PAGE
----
Understanding the Amygdala

By Melissa Griffiths

Stress. Anxiety. Panic. It all starts with the amygdala.

The amygdala is an almond shaped component of the brain which plays a major role in how we process strong emotions, like fear. It attaches emotional significance to situations or objects and forms emotional memories, almost like post-it notes. 

When there is a perceived danger, the eyes or ears (or both) send information to the amygdala, which is responsible for emotional processing. The amygdala interprets the images and sounds and if it perceives a danger, it instantly sends a distress signal to the hypothalamus which then activates the sympathetic nervous system (our fight or flight system).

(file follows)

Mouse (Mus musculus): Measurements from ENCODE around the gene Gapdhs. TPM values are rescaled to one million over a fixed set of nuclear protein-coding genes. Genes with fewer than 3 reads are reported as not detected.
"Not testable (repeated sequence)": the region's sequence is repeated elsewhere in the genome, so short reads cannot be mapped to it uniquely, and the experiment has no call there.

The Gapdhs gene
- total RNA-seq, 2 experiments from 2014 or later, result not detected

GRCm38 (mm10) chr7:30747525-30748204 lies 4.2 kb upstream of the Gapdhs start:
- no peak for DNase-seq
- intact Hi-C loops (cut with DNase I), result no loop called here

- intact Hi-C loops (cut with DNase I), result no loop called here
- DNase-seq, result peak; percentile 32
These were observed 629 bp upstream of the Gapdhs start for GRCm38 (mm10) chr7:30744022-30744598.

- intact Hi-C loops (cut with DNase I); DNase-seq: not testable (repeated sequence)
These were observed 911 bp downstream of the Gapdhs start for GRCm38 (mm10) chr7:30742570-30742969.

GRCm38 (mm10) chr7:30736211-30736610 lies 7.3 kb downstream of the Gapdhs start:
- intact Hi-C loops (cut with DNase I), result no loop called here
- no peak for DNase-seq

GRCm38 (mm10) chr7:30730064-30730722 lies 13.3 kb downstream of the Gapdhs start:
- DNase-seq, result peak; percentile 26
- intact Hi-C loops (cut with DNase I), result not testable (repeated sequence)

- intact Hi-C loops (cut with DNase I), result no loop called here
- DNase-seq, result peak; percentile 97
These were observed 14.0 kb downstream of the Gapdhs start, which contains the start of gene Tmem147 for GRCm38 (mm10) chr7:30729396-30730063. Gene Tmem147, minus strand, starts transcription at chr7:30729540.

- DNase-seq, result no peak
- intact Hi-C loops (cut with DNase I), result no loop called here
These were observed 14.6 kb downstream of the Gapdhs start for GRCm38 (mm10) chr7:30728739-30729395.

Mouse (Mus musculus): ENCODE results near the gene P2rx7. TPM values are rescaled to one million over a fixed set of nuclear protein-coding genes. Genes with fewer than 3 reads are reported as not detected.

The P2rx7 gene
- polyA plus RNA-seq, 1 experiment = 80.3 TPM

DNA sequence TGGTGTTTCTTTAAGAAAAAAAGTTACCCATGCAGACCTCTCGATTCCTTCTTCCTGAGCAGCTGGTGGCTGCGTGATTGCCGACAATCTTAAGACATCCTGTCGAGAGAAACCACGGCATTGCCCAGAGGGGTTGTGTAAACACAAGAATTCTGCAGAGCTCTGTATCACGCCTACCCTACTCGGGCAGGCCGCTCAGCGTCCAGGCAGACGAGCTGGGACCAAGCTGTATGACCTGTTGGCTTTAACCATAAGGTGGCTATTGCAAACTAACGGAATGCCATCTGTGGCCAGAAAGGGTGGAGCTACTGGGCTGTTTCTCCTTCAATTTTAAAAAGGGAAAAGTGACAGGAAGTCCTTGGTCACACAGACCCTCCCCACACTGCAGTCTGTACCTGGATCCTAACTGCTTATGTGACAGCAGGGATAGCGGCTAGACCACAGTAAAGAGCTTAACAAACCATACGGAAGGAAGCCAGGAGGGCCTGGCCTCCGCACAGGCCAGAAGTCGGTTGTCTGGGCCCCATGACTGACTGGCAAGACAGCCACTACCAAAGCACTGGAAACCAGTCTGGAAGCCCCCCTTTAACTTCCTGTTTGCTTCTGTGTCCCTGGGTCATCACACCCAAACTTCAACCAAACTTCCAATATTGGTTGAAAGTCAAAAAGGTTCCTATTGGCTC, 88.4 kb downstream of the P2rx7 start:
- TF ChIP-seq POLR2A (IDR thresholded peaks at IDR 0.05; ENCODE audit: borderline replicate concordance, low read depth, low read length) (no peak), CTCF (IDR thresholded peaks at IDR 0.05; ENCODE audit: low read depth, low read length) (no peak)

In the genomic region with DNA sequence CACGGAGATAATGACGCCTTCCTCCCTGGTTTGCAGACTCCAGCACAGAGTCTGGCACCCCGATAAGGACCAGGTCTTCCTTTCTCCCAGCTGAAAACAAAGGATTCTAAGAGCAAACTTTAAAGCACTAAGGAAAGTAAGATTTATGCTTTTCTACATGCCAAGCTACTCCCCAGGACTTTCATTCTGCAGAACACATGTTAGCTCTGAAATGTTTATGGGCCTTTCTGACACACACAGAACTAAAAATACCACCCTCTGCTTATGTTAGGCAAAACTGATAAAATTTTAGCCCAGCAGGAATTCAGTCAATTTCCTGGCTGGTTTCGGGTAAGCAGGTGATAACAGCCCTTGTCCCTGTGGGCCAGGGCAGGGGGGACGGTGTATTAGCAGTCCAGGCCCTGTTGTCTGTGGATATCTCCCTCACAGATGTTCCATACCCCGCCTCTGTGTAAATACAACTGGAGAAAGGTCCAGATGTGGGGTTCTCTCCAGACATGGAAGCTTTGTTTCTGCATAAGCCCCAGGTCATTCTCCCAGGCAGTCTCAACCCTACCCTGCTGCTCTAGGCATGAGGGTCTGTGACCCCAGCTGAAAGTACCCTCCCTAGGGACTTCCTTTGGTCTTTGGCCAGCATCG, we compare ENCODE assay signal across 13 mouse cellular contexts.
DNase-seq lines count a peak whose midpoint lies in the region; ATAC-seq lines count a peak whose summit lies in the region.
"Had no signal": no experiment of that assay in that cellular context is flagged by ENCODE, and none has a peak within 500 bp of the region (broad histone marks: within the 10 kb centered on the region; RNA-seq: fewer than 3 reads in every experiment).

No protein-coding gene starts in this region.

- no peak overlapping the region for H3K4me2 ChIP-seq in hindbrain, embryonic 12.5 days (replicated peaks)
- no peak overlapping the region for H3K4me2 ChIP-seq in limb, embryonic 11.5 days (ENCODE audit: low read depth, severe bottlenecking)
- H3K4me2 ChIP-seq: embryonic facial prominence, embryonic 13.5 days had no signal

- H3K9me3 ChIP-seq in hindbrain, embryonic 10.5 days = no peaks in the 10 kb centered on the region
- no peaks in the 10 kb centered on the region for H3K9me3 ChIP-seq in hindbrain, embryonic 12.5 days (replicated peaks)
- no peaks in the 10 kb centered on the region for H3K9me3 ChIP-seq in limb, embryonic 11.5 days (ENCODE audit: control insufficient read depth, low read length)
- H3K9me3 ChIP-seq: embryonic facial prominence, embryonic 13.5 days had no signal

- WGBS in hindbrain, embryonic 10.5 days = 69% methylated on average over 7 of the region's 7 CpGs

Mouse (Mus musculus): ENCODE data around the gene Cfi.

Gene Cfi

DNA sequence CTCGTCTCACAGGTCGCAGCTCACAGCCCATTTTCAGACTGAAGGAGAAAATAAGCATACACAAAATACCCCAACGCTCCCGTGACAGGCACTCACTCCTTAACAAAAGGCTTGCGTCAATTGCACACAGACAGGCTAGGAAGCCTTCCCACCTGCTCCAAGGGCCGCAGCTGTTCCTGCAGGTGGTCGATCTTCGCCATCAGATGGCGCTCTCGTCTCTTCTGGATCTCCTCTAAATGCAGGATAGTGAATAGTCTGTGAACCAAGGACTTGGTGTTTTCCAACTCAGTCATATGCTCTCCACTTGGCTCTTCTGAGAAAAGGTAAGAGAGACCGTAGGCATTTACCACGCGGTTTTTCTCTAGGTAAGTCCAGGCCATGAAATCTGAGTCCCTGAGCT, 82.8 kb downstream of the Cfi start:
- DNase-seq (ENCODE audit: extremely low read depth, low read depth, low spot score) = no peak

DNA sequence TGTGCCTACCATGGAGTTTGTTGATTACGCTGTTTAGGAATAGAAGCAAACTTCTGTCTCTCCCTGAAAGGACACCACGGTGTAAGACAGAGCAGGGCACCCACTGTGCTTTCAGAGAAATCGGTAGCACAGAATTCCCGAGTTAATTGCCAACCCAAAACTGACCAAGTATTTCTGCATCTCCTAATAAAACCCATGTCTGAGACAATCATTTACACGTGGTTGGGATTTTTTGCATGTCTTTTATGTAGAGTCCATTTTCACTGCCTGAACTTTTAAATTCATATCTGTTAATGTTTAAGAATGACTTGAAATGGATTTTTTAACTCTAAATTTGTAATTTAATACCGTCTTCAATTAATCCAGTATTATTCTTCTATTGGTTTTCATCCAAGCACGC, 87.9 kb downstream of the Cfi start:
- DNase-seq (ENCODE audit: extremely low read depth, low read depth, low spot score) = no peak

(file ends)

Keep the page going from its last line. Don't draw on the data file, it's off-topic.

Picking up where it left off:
This all happens without us even thinking about it; the body is truly amazing. The challenge comes when it gets it wrong. This perception of danger is based on our history and experiences and sometimes it gets it wrong. The amygdala turns certain experiences and situations into triggers for anxiety and often doesn’t have much logic to it. What causes anxiety and panic one in person, may not affect another person at all. 

What that means is that everybody has a different stress response and different triggers. Because this happens quickly and subconsciously, just “muscling through it” is rarely successful. What actually needs to happen is a rewiring of the brain circuitry.

Some interventions can be done at home and work for the short-term, such as regular aerobic exercise, yoga, sleep, and meditation. Other interventions require working with someone like me to frame and re-teach the amygdala new pathways and change reactions to anxiety and stress.

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